SET President Charamporn Jotikasthira said: “CG promotion of listed firms is our ongoing effort. Our CG Center gives advice to board of directors and executives in addition to other CG campaigns since 2002 and the endorsement of the Institute of Directors (IOD)’s CG Report since 2001. This year, the SET is revising CG rules of 2006 taking into account CG principles of international institutions and ASEAN CG Scorecard, to be used as guideline for listed firms to improve their CG and strengthen their competitiveness in the upcoming Asian Economic Community (AEC). The SET also provides Sustainability Development Report Handbook and training programs to support listed firms in making SD Report in compliance with Global Reporting Initiative (GRI) framework. We believe CG improvement will promote business sustainability, trustworthiness investor confidence in listed companies.”
Mr. Mongkol Leelatum, President of the Thai Investors Association, said: “TIA is committed to protecting interest of individual investors and render cooperation for capital market development. TIA has assessed AGMs since 2006 to monitor and encourage improvement of AGM quality with positive response and cooperation from listed firms, yielding continued improvement in the area. We also run a volunteer campaign on investors’ rights protection, inspiring investors to voice their opinions and constructive suggestions at AGMs more often.”
Mr. Kasate Chaiwanpen, Director of the Association of Investment Management Companies said: “Good corporate governance is vital, especially when it comes to investment. Our member companies use CG Scoring as a key factor for making investment decisions to earn good and sustainable returns for investors. We also pay serious attention to anti-corruption policies as corruption harms international competitiveness and sustainable growth of Thai businesses.”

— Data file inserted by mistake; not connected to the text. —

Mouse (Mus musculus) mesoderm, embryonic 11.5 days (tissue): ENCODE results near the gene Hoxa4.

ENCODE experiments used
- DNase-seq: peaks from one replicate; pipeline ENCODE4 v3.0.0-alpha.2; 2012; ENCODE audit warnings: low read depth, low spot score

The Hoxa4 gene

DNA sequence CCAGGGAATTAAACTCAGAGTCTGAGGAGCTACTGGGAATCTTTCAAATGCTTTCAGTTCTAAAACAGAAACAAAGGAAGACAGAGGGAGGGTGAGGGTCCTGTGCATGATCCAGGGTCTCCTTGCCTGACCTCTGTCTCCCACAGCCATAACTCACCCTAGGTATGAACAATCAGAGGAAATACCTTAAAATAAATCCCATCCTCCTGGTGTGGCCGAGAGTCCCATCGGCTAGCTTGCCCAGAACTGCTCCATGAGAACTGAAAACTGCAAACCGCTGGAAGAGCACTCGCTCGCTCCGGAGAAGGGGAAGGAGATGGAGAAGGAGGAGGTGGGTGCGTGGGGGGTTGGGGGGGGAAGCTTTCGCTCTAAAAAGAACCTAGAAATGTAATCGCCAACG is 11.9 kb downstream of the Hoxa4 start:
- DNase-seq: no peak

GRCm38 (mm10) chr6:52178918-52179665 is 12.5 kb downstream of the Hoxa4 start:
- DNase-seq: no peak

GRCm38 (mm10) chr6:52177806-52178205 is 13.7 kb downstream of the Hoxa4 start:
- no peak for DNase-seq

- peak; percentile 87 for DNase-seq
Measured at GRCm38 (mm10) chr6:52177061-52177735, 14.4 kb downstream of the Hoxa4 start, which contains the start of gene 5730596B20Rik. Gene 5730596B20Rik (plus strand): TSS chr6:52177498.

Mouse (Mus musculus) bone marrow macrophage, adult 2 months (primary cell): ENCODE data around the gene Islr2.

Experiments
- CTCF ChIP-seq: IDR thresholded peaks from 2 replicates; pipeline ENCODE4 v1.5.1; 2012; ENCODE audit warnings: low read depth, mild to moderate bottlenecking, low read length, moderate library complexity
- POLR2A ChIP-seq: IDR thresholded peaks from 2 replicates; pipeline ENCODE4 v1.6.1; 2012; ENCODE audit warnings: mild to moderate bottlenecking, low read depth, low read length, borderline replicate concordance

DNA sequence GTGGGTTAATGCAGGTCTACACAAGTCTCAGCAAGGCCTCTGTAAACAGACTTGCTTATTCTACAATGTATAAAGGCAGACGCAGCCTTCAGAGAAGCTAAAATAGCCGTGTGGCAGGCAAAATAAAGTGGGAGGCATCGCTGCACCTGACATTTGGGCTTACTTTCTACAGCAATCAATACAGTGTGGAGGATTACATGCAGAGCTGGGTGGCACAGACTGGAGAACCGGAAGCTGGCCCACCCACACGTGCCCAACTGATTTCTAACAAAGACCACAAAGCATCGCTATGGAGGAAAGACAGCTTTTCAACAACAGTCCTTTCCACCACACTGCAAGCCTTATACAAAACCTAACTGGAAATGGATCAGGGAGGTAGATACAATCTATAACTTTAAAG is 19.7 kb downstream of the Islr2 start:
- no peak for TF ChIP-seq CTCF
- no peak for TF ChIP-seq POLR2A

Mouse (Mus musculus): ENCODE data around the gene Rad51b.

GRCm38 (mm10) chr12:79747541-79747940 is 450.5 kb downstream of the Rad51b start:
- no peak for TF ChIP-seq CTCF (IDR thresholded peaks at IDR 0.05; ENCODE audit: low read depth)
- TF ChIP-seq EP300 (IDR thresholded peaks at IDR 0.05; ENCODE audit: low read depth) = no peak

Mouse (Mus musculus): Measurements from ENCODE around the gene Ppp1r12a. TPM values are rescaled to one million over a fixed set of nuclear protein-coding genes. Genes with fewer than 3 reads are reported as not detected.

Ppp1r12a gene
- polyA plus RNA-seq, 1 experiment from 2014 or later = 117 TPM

Mr. Prateep Tangmatitham, Vice President of the Association of Thai Listed Companies, said: “We encourage listed firms to comply with CG practice and they are doing quite well as shown by their good scores in the CG Practice and CG Culture. Setting clear and suitable CG principles with consent from all parties will encourage participation and mutual understanding of CG principles. We are the information center and coordinator among members. We share information through seminars, workshops and other activities with the Corporate Secretaries Club to promote concrete improvement, for example, the upcoming campaign on the use of ASEAN CG Scorecard.”
Dr. Bandid Nijathaworn, CEO of the Thai Institute of Directors, said: “To promote sustainable CG development, Thailand needs strong CG culture. IOD thus focuses on company directors who lead CG development. As of now, IOD offers 22 training courses that are well received by directors, particularly the Director Certification Program (DCP) and the Director Accreditation Program (DAP), together attended by more than 10,000 directors. IOD also participates in the CG Rating project and joins force with leading private organizations to foster CG culture in the capital market through the Private Sector Anti-Corruption Coalition. Currently, 121 companies have signed the Declaration of Intent to fight corruption and 72 of which are listed companies.”
Mr. Mana Nimitmongkol, Director of the Thai Anti-Corruption Coalition, said: “Our role is to urge the Thai society to seriously join the anti-corruption efforts to create tangible results. Success depends on all parties, thus every organization counts. Thailand does not belong to any particular person. Corruption harms both the rich and the poor, not to mention reputation, trustworthiness and pride of the nation. Together we must share responsibility to fight corruption, using our individual and group knowledge and capabilities.”